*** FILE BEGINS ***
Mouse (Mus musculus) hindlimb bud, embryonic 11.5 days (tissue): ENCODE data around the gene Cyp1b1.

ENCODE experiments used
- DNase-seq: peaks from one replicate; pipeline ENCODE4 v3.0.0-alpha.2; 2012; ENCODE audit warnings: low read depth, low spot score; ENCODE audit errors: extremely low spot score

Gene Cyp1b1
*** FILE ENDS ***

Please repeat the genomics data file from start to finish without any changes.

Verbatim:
Mouse (Mus musculus) hindlimb bud, embryonic 11.5 days (tissue): ENCODE data around the gene Cyp1b1.

ENCODE experiments used
- DNase-seq: peaks from one replicate; pipeline ENCODE4 v3.0.0-alpha.2; 2012; ENCODE audit warnings: low read depth, low spot score; ENCODE audit errors: extremely low spot score

Gene Cyp1b1